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Example of Innovation using Crowdsourcing in Biology

  
  
  
  

Cathal Garvey’s home laboratory in Cork, Ireland, is filled with makeshift equipment. His incubator for bacteria is an old Styrofoam shipping box with a heating mat and thermometer that he has modified into a thermostat. He uses a pressure cooker to sterilize instead of an autoclave. Some instruments are fashioned from coffee cans.

One of the movement’s rallying points is Genspace, a nonprofit laboratory in Brooklyn that is open to members of the public, regardless of scientific background. Since it opened in 2010, on the seventh floor of an old bank building, similar labs have sprouted in Boston and San Francisco.

Genspace has roughly a dozen members, and each pays $100 a month to cover rent and what laboratory people call consumables: chemical agents, disposable tubes and other paraphernalia that need to be replaced regularly.

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Source: New York Times

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Medical Robots are coming

  
  
  
  

RAVENS have a bad reputation. Medieval monks, who liked to give names to everything (even things that did not need them), came up with “an unkindness” as the collective noun for these corvids. Blake Hannaford and his colleagues at the University of Washington, in Seattle, however, hope to change the impression engendered by the word. They are about to release a flock of medical robots with wing-like arms, called Ravens, in the hope of stimulating innovation in the nascent field of robotic surgery.

Robot-assisted surgery today is dominated by the da Vinci Surgical System, a device that scales down a surgeon’s hand movements in order to allow him to perform operations using tiny incisions. That leads to less tissue damage, and thus a quicker recovery for patients. Thousands of da Vincis have been made, and they are reckoned to be used in over 200,000 operations a year around the world, most commonly hysterectomies and prostate removals.

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Source: The Economist

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YouTube Invests $100 Million In Original Programming

  
  
  
  

Google's YouTube plans to invest $100 million in professional production companies producing YouTube-only content beginning this month. Premiering Monday, Young Hollywood takes place on the ninth floor of the Four Seasons Hotel in Los Angeles. The show's creators will produce programming for viewing on mobile devices, computers and Internet-connected TVs.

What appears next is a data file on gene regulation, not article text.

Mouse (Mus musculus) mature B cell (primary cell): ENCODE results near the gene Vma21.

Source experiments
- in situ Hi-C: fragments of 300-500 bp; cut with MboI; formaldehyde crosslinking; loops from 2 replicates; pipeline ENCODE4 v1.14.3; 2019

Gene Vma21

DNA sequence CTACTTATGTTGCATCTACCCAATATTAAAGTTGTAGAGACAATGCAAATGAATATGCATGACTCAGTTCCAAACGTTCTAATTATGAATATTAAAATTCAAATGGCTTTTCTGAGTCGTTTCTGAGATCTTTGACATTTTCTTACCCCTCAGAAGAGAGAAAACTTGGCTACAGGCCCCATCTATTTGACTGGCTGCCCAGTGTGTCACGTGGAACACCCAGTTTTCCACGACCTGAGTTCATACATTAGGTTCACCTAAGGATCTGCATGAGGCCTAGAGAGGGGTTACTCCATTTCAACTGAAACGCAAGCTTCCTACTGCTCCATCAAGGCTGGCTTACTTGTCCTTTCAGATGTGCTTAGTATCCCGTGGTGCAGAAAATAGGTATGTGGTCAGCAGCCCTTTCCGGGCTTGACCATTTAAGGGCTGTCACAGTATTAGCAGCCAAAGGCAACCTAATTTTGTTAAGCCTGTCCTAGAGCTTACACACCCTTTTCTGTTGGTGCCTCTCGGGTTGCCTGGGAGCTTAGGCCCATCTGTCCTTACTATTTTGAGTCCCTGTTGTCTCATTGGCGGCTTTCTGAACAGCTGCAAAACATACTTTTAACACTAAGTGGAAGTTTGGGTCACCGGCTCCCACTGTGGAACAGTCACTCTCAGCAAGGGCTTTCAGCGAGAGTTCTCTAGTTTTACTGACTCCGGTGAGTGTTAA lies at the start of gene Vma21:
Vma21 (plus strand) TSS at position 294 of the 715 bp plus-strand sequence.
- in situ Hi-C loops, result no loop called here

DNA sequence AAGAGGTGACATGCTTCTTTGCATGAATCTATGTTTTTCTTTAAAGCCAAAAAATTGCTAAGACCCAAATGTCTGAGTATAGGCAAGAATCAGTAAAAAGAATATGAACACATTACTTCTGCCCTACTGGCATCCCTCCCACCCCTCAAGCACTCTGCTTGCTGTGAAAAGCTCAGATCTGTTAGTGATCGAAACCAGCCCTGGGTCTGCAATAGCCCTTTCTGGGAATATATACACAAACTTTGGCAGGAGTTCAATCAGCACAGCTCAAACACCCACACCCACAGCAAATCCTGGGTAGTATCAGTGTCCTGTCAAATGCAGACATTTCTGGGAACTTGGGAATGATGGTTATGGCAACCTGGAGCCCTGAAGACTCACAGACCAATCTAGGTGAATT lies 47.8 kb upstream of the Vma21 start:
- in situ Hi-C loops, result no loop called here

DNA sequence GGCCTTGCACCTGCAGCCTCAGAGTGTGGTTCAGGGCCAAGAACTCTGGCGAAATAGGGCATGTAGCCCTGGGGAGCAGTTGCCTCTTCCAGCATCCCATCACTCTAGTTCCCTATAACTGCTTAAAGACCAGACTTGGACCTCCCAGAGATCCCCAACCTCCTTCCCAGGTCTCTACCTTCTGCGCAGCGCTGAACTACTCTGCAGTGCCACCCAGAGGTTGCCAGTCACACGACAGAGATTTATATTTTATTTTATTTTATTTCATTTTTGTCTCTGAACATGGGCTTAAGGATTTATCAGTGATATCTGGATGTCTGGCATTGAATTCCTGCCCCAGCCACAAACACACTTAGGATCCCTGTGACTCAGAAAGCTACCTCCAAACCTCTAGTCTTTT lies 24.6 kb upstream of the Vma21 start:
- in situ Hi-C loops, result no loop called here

YouTube VP of Global Content Robert Kyncl announced at the Consumer Electronics Show (CES) the first wave of YouTube channels from artists like CSI creator Anthony Zuiker and Deepak Chopra.

Within a few years, online video will contribute 90% to all online traffic; and by 2020, the Web will give birth to 75% of all media channels, Kyncl said, calling the Web a vehicle for distribution.

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Source: MediaPost News - Online Media Daily

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A Geek’s Guide to China’s Silicon Valley

  
  
  
  

Twenty years ago, Zhongguancun was but farming fields and small houses, far from the city center of Beijing. The ‘cun’ at the end of Zhongguancun literally means “village.” As with much else in China, the change has come lightening fast.

High-tech companies in China (credit: TechCrunch)

Today, Zhongguancun is China’s closest equivalent to Silicon Valley. It’s host to electronics super malls, research centers, publicly-listed tech giants, and hundreds of startups. During my walk to work between twenty-story office towers, it’s hard to imagine this land was farmed but one short generation ago.

Here are three reasons why Zhongguancun (or the larger Haidian district) has grown into China’s top tech hub:

  1. Academic Hub
  2. Government and Media
  3. A Virtuous Cycle

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Source: TechCrunch

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Get your workers to embrace social innovation

  
  
  
  

The McKinsey Institute published the results of their fifth annual survey on how organizations use social technologies, it surveyed 4,200 executives to understand the developments and progress throughout the years and benefits of these social technology applications. They are being deployed for the purpose of process enhancements and operations. Secondly they’re being used to find new growth opportunities. Surprisingly, a large percentage of organizations did not maintain the benefits of using social technologies that they had achieved earlier.

Companies use social technologies to drive innovation and knowledge-sharing, but often do not sustain the momentum, according to a McKinsey survey. "Management needs to facilitate bottom-up ownership in order to let the organization innovate on processes with the multitude of available social technologies," Gianluigi Cuccureddu writes.

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Source: InnovationManagement.se (Sweden)

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